THE FAMILY of a pensioner who died following inappropriate prescriptions from her GP are demanding a medical inquiry.
Relatives of Mrs Doreen Froste, 72, of Birkby, want the General Medical Council to investigate her death.
Their call came after an inquest ruled that Mrs Froste, of Birkby Lodge Road, who died at Huddersfield Royal Infirmary on March 13, 2004, had been prescribed excessive levels of a powerful drug.
Coroner Paul Marks yesterday ruled Mrs Froste’s death had been partially caused by poisoning from Methotrexate, a drug prescribed for her severe rheumatoid arthritis – a chronic disabling disease causing inflammation and destruction of bones and cartilage around the joints.
Methotrexate had been repeatedly prescribed by Mrs Froste’s GP, Dr Manohar Singh, of Birkby Health Centre, Norwood Road, for daily use.
But at Huddersfield Coroners’ Court, Mr Marks ruled this had been a “concatenation of errors” and a “serious breakdown of the safeguard for correct prescribing” of Methotrexate in general practice.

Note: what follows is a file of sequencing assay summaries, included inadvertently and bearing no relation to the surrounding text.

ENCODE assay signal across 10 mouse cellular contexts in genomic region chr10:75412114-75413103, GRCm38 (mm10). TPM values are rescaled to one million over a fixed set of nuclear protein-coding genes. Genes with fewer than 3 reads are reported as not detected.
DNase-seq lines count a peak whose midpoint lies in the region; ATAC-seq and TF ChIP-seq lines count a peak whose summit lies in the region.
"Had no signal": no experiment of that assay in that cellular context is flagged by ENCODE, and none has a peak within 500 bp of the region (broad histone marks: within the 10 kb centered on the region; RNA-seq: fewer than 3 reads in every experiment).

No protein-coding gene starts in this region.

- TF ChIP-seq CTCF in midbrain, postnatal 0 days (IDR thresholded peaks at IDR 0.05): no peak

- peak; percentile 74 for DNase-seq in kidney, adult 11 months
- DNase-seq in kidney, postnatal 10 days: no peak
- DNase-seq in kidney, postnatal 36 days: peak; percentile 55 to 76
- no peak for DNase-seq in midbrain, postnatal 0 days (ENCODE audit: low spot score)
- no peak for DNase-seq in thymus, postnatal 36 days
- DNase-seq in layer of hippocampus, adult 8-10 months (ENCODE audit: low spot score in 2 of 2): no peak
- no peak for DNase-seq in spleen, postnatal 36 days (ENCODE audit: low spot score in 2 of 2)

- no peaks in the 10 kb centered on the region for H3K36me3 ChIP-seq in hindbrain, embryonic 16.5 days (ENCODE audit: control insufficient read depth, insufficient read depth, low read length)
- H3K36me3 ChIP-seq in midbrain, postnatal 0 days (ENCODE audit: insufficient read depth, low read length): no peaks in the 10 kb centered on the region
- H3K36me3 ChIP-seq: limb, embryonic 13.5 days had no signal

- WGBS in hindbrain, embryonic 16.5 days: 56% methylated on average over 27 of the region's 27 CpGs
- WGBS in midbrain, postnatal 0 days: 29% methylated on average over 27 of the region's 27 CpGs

The drug was potentially dangerous and should not be taken daily.
On Wednesday, Birkby pharmacist Mohammed Bashir Karim told the inquest he had “corrected” Dr Singh’s prescriptions several times and notified Birkby Health Centre of the error.
The court heard Mrs Froste, a retired auxiliary nurse, could have taken up to 30mg of Methotrexate a week – compared with the maximum safe dose of 25mg.
Mrs Froste, who had suffered breast cancer and severe asthma, may have also taken two prescriptions of the drug simultaneously.
Two packets of tablets, prescribed within 10 days of each other by her GP and the hospital, were found in Mrs Froste’s hospital locker.
Recording a narrative verdict Mr Marks said: “Although general frailty and rheumatoid arthritis are likely to be co-factors, it is clear that Methotrexate toxicity was a significant contributory factor in the illness that led to her death.”
Now Mrs Froste’s son Andrew is demanding an investigation of Dr Singh by the General Medical Council.
Mr Froste, of Holly Bank Road, Lindley, said: “It was the verdict we had hoped for.
“We hoped there would be some recognition of what we feel Dr Singh did wrong. Until he says something, I don’t know if we will really feel any closure. If he just said he had made a mistake I would be happy. I fully expect the GMC to make an investigation.
“I’m very surprised there was no-one from the Primary Care Trust at the inquest, because I registered a complaint with them.”